Imagine this, instead of hiring a professional interpreter who is familiar and cognizant of the code of ethics, an untrained bilingual person is hired to simply cover the assignment. Without proper knowledge and training, the bilingual person serving as an “interpreter” will most likely unconsciously commit serious ethical violations while at the same time thinking he is doing a good deed.
Mr. Martinez asked his friend who works as an interpreter to accompany him to his doctor visit. They enjoy a close friendship. Mr. Martinez feels comfortable with his friend and trusts that he will help him out.
Because of this close friendship, the interpreter is familiar with Mr. Martinez who has explained in detail what has been going on in his case. He also has expressed worry that the doctor is a puppet for the insurance company and isn’t doing right by him. All Mr. Martinez wants is to get better so he can return to work and provide for his family.
At the appointment, the doctor proceeds to give Mr. Martinez bad news. “I am sorry, but I have done everything reasonably possible. There is nothing more I can do. Therefore, I will send you for a functional capacity exam and calculate your permanent impairment rating.”
At that moment, the distraught patient cries “but my doctor! You have to help me!” he begs. Being close friends with the patient and having experienced working in many medical settings, the interpreter is appalled. He believes that the doctor is screwing his friend over so he begins to speak on behalf of Mr. Martinez. He even tells his friend that he should seek another opinion from a better doctor.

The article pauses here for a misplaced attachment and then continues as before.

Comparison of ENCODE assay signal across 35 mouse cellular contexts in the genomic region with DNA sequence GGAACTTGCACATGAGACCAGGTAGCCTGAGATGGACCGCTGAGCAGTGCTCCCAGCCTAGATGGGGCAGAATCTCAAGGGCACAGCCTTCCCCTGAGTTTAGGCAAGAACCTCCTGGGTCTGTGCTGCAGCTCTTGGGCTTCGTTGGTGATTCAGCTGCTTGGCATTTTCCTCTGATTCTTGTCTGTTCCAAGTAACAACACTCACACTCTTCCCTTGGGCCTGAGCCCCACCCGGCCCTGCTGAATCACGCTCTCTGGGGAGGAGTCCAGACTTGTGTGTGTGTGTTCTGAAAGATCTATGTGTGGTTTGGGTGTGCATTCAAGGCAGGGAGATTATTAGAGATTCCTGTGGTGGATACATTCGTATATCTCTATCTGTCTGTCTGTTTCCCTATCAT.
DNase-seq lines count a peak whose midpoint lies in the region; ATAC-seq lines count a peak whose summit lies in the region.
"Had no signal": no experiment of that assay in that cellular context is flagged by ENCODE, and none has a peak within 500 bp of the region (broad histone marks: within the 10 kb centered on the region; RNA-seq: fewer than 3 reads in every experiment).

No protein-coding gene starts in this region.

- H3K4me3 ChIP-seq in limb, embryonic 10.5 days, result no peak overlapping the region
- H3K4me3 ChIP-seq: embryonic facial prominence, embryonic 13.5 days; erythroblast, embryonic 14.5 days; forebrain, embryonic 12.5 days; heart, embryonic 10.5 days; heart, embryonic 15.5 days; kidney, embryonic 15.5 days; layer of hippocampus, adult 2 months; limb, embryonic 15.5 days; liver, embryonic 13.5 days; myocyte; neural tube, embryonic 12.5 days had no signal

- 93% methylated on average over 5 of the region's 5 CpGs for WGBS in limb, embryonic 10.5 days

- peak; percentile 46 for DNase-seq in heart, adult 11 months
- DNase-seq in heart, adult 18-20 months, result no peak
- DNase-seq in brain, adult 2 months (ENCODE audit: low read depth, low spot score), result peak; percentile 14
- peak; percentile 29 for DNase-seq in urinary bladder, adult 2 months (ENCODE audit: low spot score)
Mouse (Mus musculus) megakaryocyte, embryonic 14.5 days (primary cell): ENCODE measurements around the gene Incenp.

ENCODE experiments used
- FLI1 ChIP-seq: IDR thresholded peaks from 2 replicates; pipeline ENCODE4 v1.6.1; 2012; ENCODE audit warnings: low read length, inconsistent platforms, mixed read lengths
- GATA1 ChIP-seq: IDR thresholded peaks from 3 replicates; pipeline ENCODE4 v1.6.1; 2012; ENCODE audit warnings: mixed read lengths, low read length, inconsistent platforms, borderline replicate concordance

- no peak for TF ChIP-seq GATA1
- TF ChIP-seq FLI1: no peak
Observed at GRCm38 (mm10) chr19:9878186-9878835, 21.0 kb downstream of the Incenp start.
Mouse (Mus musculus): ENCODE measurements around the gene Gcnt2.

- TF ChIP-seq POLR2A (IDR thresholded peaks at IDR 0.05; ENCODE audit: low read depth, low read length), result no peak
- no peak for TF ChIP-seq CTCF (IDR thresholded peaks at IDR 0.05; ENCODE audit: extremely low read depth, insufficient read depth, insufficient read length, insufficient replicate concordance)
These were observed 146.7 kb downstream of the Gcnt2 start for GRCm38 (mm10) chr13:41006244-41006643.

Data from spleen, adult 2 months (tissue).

Believe it or not, this scenario is very common and happens often when the following ethical guidelines are ignored.
The objective in the NCIHC National Standards of Practice for Interpreters in Health Care is to eliminate the effect of interpreter bias or preference. For this reason, interpreters strive to maintain impartiality and refrain from counseling, advising, or projecting personal biases or beliefs. Impartiality guidelines are as follows.
- The interpreter does not allow personal judgments or cultural values to influence objectivity. For example, an interpreter does not reveal personal feelings through:
- tone of voice,
- or body language.
- The interpreter discloses potential conflicts of interest, withdrawing from assignments if necessary. For example, an interpreter avoids interpreting for:
- Family members,
- or close friends.
In this example, the interpreter treads in very dangerous waters. He could be held legally liable since he isn’t qualified to give medical advice. In addition, he isn’t qualified to offer legal advice. Furthermore, his advice could cause greater harm to the patient and foment distrust among the patient, the doctor, and insurance company.
Guideline exist for good reason. Impartiality is essential to maintain trust. Untrained bilingual friends and especially family are typically unqualified. Even if they are highly trained and skillful healthcare interpreters, impartiality is difficult maintain when they do it for a dear friend or loved one. Deep emotions can cloud balanced judgement. A person might mean well and wish to help, but if they fail to maintain impartiality, the results can be devastating.
Future posts will consider other circumstances where good people can be unethical without even knowing it.